According to “Datamonitor Publishing” from November 2009, the average operating margin for Pharmaceuticals was 29%, Biologics 25%, Devices and Diagnostics 22%, Consumer Health Care/OTC 20%, Generic drugs 12%, Services 8% and drug wholesalers 2%. From the publishing we can see that the largest profit margins are enjoyed for the pharmaceutical agents. To survive, pharmaceutical firms need to make some choices about the way the future of the industry will unfold, and design their diversification strategies to position them for success. New lines of business will expand firm’s portfolios and minimize the volatility of revenue and earnings, but doing this, pharmaceutical companies will need to accept lower levels of profitability. Analyzing financial performance of major pharmaceutical companies we concentrate on two major factors – profitability and risk analysis. In the near future some pharmaceutical companies, (which narrowly focus on only few potential blockbuster drugs), could become vulnerable in the situation of the reduction in sales (22, 23).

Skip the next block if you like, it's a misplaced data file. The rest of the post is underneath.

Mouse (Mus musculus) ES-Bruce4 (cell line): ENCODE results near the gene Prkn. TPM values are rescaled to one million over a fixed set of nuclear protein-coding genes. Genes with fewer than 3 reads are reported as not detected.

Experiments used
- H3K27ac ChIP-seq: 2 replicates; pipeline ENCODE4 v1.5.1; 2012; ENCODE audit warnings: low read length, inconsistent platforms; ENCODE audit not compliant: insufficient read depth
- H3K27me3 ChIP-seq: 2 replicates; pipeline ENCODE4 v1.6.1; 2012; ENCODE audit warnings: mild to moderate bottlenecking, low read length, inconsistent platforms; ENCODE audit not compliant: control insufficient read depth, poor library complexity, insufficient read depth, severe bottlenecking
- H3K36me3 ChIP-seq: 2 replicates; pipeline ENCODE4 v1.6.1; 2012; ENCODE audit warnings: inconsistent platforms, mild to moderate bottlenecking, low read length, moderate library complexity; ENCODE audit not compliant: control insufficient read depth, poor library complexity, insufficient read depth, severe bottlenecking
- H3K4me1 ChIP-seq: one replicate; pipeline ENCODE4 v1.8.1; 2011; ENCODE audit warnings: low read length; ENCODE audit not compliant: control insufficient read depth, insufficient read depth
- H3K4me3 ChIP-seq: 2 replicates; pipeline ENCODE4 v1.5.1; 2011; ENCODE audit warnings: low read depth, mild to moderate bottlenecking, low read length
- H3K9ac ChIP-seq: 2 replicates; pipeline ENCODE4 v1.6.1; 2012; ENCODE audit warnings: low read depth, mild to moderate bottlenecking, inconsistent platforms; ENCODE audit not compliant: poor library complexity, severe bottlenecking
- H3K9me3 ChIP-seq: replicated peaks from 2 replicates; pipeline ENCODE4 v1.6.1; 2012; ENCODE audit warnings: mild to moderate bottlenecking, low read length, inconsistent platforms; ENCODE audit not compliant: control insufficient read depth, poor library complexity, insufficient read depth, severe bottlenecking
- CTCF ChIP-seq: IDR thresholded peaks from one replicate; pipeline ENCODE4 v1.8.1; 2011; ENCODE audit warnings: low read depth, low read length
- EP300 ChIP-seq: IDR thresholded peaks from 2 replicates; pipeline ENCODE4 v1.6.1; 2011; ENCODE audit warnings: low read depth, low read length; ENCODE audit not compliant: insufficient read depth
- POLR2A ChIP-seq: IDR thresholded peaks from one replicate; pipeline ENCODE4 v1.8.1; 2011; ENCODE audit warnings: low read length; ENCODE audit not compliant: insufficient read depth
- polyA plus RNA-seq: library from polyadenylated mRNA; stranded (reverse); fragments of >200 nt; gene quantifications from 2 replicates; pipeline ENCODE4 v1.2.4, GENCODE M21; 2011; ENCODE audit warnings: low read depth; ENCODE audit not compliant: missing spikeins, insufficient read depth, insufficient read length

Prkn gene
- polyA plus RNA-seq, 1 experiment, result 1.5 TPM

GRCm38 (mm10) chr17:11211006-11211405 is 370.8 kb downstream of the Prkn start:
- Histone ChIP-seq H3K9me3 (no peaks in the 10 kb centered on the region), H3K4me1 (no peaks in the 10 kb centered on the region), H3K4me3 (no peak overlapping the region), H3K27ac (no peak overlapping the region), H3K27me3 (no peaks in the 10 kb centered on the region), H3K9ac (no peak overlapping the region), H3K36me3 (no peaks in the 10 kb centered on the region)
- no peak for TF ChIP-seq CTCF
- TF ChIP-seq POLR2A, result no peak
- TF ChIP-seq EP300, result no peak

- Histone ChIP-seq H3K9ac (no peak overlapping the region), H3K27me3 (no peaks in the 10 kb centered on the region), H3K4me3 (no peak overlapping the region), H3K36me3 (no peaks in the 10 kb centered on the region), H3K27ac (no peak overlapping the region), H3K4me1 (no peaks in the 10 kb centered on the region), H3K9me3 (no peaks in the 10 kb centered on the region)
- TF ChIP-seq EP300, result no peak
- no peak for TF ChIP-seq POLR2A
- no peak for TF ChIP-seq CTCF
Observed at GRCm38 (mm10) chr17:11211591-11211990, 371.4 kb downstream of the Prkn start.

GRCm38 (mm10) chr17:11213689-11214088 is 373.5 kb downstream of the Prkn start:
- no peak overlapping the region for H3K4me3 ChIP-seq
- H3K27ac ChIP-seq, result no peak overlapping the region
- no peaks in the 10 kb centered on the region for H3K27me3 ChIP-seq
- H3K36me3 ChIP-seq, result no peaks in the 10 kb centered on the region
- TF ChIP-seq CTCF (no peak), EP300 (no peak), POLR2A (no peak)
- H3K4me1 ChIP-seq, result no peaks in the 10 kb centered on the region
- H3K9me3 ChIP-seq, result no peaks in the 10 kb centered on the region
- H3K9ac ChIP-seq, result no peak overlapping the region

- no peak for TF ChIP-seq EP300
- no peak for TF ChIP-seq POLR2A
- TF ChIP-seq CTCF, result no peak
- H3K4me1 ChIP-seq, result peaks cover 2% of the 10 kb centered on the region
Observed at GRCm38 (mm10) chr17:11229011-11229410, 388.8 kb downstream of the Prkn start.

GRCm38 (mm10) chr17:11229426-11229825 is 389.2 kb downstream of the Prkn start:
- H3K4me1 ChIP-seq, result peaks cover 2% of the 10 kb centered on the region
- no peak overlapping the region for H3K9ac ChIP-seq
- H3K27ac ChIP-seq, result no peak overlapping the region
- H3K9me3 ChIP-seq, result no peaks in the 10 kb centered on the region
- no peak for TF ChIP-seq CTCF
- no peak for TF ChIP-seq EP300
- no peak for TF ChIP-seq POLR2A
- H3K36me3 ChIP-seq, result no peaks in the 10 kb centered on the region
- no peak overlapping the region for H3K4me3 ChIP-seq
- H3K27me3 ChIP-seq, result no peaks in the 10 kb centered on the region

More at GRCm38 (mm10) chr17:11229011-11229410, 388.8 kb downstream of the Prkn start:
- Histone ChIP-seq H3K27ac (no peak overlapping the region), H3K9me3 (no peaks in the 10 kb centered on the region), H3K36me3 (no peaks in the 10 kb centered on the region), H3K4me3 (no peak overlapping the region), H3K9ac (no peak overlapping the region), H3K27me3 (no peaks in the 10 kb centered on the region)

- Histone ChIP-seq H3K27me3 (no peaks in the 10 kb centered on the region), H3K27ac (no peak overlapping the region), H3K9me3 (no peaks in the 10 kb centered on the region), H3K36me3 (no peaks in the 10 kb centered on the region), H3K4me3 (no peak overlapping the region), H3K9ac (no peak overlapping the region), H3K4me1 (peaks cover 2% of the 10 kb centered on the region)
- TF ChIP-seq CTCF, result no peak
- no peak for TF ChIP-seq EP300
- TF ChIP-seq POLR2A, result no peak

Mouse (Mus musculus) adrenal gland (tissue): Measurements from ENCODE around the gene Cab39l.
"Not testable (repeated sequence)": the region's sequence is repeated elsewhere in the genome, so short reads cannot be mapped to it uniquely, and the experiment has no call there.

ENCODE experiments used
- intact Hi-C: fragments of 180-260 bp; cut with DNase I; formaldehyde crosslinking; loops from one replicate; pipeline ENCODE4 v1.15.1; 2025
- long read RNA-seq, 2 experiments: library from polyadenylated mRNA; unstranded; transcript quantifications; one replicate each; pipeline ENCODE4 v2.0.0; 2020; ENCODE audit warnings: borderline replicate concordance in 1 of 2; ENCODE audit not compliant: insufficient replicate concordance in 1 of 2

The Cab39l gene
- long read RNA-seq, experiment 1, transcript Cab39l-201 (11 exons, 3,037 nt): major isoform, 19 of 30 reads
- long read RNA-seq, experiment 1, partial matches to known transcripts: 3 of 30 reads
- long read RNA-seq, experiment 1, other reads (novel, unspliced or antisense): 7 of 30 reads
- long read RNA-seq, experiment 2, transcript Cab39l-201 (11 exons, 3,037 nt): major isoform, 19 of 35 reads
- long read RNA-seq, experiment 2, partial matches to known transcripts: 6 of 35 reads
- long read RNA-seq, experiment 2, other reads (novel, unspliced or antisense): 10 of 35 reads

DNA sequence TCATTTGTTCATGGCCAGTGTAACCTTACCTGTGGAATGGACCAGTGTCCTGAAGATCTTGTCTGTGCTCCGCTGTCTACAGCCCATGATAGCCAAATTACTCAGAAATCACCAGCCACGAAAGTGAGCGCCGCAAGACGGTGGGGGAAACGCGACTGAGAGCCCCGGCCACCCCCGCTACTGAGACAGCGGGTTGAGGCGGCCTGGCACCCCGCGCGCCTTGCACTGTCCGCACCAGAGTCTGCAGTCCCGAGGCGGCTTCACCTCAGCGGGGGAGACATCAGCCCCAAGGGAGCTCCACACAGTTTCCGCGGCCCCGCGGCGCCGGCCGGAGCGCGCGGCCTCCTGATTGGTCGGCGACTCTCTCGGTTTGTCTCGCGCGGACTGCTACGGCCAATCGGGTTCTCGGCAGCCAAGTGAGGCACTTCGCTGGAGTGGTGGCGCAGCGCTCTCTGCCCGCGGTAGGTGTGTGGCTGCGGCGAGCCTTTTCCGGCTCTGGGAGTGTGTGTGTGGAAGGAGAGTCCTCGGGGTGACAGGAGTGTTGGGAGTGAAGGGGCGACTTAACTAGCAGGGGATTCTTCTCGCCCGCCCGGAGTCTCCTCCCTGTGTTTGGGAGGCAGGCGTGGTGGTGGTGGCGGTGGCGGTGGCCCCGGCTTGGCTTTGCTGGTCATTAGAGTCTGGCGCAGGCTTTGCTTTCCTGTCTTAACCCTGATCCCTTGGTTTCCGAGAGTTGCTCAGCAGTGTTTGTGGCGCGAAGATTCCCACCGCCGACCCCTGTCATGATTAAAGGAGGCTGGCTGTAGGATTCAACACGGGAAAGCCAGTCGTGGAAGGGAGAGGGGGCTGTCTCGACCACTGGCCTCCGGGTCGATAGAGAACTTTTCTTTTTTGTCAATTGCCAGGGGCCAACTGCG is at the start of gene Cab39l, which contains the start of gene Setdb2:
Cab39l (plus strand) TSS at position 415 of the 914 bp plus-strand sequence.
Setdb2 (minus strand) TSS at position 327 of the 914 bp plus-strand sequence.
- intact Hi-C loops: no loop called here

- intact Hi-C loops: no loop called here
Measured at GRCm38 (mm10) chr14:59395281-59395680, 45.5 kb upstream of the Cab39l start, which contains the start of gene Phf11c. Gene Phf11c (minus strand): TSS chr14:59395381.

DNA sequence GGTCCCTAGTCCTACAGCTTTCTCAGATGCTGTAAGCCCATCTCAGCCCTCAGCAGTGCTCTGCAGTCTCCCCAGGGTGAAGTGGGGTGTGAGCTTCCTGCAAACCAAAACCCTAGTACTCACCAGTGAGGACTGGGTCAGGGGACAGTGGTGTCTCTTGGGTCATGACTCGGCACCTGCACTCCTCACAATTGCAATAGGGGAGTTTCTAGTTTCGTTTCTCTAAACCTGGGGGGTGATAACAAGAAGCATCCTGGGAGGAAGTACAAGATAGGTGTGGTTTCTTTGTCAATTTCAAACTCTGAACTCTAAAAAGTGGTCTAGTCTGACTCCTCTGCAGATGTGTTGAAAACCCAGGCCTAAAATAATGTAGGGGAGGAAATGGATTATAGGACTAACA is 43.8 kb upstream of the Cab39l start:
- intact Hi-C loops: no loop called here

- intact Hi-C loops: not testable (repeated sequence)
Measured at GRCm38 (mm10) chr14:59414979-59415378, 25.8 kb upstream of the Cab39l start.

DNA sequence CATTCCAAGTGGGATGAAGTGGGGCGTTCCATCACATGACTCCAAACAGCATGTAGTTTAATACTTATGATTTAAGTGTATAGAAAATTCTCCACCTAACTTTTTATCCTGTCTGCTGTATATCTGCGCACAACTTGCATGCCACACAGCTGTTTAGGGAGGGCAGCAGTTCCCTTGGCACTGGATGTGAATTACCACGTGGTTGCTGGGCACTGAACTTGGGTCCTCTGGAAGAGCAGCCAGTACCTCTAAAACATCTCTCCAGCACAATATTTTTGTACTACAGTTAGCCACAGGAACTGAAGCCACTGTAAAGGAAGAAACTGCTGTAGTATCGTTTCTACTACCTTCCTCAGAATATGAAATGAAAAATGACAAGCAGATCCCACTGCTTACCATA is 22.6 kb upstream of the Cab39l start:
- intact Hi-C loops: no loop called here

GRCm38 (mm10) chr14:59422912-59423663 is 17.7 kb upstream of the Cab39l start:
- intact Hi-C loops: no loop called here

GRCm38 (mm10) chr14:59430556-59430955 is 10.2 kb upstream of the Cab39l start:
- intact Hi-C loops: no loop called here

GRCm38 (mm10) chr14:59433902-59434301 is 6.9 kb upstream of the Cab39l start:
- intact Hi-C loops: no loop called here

In today’s world the pharmaceutical companies are feeling pressure from many sides — from regulators making the rules for drug safety and effectiveness, from managed care organizations and employers pushing back on reimbursement and prescription drug costs, from competitors coming to market with alternative brands or generics, and from never satisfied shareholders. The number of new formulas in pharmaceutical companies’ pipelines is shrinking, and the risk/reward ratio for research and development outlays is worsening. In general, these trends have resulted in lower revenue, reduced profitability, and declining price/earnings (P/E) valuation ratios for the most influential pharmaceutical firms. The question, however, is more fundamental than what pharmaceutical companies intend to do in the when the blockbuster era ends. The question is whether they can survive at all in their present form and without radical change. There is no consensus about what comes next, as evidenced by the different strategic actions the major companies have made with mergers, acquisitions, and divestitures in recent years. Some companies have chosen to double down on branded pharmaceuticals, planning that the bad times cannot last forever. By increasing new therapeutic areas or becoming more adoptable at using technology these businesses can continue to generate large profits from their exclusive patents. The other pharmaceutical companies have set their aim elsewhere, and have expanded into such sectors as: generic drugs, consumer health, biosimilars, nutrition, wellness and diagnostics (24, 25).